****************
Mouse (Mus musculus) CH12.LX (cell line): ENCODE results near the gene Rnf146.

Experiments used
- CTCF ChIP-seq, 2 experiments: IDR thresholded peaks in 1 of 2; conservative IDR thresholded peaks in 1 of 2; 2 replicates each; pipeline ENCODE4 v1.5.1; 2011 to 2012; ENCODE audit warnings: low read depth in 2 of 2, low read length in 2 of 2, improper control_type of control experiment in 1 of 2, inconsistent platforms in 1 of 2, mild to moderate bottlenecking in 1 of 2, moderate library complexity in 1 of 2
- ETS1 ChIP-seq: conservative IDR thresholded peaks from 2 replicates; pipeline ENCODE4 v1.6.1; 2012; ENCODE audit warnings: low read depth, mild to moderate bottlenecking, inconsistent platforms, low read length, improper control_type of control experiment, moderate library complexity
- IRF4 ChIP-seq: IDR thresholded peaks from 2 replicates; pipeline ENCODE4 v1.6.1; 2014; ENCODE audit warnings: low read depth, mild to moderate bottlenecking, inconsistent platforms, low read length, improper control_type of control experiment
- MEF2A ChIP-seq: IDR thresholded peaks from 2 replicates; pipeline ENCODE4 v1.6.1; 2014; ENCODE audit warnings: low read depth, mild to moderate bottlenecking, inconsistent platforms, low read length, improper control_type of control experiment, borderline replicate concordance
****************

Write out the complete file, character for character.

Mouse (Mus musculus) CH12.LX (cell line): ENCODE results near the gene Rnf146.

Experiments used
- CTCF ChIP-seq, 2 experiments: IDR thresholded peaks in 1 of 2; conservative IDR thresholded peaks in 1 of 2; 2 replicates each; pipeline ENCODE4 v1.5.1; 2011 to 2012; ENCODE audit warnings: low read depth in 2 of 2, low read length in 2 of 2, improper control_type of control experiment in 1 of 2, inconsistent platforms in 1 of 2, mild to moderate bottlenecking in 1 of 2, moderate library complexity in 1 of 2
- ETS1 ChIP-seq: conservative IDR thresholded peaks from 2 replicates; pipeline ENCODE4 v1.6.1; 2012; ENCODE audit warnings: low read depth, mild to moderate bottlenecking, inconsistent platforms, low read length, improper control_type of control experiment, moderate library complexity
- IRF4 ChIP-seq: IDR thresholded peaks from 2 replicates; pipeline ENCODE4 v1.6.1; 2014; ENCODE audit warnings: low read depth, mild to moderate bottlenecking, inconsistent platforms, low read length, improper control_type of control experiment
- MEF2A ChIP-seq: IDR thresholded peaks from 2 replicates; pipeline ENCODE4 v1.6.1; 2014; ENCODE audit warnings: low read depth, mild to moderate bottlenecking, inconsistent platforms, low read length, improper control_type of control experiment, borderline replicate concordance